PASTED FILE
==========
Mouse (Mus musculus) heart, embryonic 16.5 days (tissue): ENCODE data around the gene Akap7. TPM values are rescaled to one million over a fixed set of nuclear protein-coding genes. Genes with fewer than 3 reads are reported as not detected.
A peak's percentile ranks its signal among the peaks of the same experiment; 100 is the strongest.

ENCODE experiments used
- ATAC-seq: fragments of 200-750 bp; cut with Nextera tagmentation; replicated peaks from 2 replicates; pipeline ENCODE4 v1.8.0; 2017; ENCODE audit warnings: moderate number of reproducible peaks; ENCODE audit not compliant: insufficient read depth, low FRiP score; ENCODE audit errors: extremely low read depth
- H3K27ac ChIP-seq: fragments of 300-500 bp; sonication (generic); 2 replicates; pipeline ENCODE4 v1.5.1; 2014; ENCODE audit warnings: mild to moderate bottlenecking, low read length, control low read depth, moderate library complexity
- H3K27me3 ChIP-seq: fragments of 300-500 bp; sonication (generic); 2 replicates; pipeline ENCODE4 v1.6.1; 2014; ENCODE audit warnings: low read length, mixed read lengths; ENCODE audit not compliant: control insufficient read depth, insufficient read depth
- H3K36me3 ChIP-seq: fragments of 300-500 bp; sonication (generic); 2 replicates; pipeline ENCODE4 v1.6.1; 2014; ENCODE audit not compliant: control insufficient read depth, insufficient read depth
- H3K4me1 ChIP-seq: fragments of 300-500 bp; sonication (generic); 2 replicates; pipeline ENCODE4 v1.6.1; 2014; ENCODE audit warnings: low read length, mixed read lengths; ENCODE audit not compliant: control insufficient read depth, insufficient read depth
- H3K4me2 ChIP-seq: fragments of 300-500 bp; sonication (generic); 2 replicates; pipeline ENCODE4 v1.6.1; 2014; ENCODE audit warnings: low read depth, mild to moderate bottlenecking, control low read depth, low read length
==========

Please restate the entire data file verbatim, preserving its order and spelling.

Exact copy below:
Mouse (Mus musculus) heart, embryonic 16.5 days (tissue): ENCODE data around the gene Akap7. TPM values are rescaled to one million over a fixed set of nuclear protein-coding genes. Genes with fewer than 3 reads are reported as not detected.
A peak's percentile ranks its signal among the peaks of the same experiment; 100 is the strongest.

ENCODE experiments used
- ATAC-seq: fragments of 200-750 bp; cut with Nextera tagmentation; replicated peaks from 2 replicates; pipeline ENCODE4 v1.8.0; 2017; ENCODE audit warnings: moderate number of reproducible peaks; ENCODE audit not compliant: insufficient read depth, low FRiP score; ENCODE audit errors: extremely low read depth
- H3K27ac ChIP-seq: fragments of 300-500 bp; sonication (generic); 2 replicates; pipeline ENCODE4 v1.5.1; 2014; ENCODE audit warnings: mild to moderate bottlenecking, low read length, control low read depth, moderate library complexity
- H3K27me3 ChIP-seq: fragments of 300-500 bp; sonication (generic); 2 replicates; pipeline ENCODE4 v1.6.1; 2014; ENCODE audit warnings: low read length, mixed read lengths; ENCODE audit not compliant: control insufficient read depth, insufficient read depth
- H3K36me3 ChIP-seq: fragments of 300-500 bp; sonication (generic); 2 replicates; pipeline ENCODE4 v1.6.1; 2014; ENCODE audit not compliant: control insufficient read depth, insufficient read depth
- H3K4me1 ChIP-seq: fragments of 300-500 bp; sonication (generic); 2 replicates; pipeline ENCODE4 v1.6.1; 2014; ENCODE audit warnings: low read length, mixed read lengths; ENCODE audit not compliant: control insufficient read depth, insufficient read depth
- H3K4me2 ChIP-seq: fragments of 300-500 bp; sonication (generic); 2 replicates; pipeline ENCODE4 v1.6.1; 2014; ENCODE audit warnings: low read depth, mild to moderate bottlenecking, control low read depth, low read length